How to Become a Doctor Later in Life

Updated June 07, 2017

Dreaming of becoming a doctor? Fulfilling this goal may take long hard hours of schooling and work. However, if the passion for saving lives and caring for the sick are motivating factors at heart, there's no reason to merely dream about becoming a doctor, make it a reality. Prove to others that it's not impossible as long as self-motivation and determination exist within the personality and aspiration of the dreamer.

Decide what kind of doctor occupation is personally desirable. Choosing a field of interest is important because long term commitment is necessary in order to achieve specialisation.

Go to college. Schooling is the most important part of receiving a doctorate degree. It normally takes 11 years to complete schooling for this career. A doctor's educational background typically is four years of college studying biology, math, chemistry, English and physics. After completion, move on to medical school for another four years and more fine tuning. High test scores are very important for the entrance exams.

Volunteer at a local hospital or clinic. While schooling, it is important to learn as much as possible and create a personal background image that expresses the dedication and the passion of the occupation. This method of preparation is very impressive to the application reviewers and sometimes necessary, as it builds real life skills doctors needed to fulfil administrative duties, not taught in medical school.

Obtain a training position at a hospital for 3 to 8 years. Requirements may vary depending on the medical specialty.Typically, prolonged training is necessary because a doctor is authorised to make important decisions in the lives of valuable people and the purpose of on the job training is to become a professional and then qualify for a permanent position.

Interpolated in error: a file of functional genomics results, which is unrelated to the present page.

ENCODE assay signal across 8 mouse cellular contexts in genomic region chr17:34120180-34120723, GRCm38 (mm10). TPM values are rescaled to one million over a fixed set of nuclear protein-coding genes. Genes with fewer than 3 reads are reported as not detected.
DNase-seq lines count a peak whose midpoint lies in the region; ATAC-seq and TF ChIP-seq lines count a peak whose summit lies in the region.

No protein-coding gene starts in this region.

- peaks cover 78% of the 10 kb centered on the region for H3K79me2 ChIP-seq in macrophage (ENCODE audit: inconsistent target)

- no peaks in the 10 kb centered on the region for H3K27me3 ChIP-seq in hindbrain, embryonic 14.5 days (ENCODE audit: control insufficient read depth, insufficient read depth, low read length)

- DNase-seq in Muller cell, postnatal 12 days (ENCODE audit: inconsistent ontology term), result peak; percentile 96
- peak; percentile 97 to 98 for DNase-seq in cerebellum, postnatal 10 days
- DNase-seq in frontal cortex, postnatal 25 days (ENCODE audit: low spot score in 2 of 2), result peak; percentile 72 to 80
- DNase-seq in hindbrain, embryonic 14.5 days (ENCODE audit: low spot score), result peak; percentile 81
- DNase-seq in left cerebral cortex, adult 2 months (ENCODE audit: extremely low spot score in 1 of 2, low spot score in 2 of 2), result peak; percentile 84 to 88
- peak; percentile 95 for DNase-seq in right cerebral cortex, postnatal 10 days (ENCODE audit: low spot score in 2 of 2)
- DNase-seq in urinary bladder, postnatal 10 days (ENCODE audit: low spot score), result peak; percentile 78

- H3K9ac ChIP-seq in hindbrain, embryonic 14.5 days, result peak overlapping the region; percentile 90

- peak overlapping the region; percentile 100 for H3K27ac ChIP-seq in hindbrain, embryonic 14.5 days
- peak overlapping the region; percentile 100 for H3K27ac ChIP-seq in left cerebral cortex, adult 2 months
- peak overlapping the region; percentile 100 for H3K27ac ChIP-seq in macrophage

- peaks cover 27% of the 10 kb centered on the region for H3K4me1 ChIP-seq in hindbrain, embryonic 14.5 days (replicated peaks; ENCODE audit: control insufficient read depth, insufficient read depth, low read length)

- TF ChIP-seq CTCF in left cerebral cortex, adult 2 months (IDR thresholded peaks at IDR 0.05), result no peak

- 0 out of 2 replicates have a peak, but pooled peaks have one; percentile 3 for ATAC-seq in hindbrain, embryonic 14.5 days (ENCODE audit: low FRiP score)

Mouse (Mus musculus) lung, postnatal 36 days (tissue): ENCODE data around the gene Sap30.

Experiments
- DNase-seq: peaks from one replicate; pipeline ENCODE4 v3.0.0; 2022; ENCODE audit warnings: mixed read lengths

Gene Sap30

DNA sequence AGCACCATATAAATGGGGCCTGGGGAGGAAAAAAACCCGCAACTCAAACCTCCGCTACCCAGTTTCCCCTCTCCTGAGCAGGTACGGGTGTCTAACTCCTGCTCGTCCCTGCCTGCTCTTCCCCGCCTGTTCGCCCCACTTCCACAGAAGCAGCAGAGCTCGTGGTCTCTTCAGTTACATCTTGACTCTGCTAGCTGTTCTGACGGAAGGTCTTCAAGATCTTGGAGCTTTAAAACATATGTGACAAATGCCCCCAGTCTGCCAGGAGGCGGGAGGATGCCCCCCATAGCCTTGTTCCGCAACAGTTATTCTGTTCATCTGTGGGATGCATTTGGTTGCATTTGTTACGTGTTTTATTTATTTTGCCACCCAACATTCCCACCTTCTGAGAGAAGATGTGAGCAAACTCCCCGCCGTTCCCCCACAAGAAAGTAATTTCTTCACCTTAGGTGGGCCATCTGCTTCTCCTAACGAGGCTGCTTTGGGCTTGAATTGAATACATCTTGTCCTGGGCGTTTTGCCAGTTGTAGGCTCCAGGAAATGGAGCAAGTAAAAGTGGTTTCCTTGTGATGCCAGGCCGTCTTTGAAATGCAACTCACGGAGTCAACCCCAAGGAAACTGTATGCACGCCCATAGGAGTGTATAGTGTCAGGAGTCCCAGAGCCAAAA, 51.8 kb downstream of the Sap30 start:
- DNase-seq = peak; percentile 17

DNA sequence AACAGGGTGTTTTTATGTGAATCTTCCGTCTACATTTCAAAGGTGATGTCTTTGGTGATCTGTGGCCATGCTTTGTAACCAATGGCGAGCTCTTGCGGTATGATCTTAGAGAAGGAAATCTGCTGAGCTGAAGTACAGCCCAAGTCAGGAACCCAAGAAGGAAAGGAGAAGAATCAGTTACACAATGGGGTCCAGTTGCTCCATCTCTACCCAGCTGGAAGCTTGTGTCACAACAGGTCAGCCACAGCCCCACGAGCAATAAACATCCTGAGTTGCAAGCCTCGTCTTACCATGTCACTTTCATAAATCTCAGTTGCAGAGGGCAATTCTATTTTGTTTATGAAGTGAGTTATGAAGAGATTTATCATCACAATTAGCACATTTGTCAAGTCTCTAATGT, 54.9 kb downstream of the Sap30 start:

Obtain as much knowledge as you can when volunteering. Employers of this position are more comfortable hiring a doctor that has experienced the medical environment rather than a person who has only learnt from books. The time and effort you put in to your career will be rewarding in the end.


The typical college student who slacks off and parties won't make it through this rigorous process. Stay motivated, know what you want to specialise in, and learn as much as possible.

Things You'll Need

  • College
  • Working Experience
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About the Author

Jesse Randall studied mathematics and physics and works as an embedded electronics engineer, developing microcontroller firmware and digital interfaces. He writes about subjects including abiogenesis, electrochemistry and algorithm optimization. He has been writing on technology-related subjects since 2000.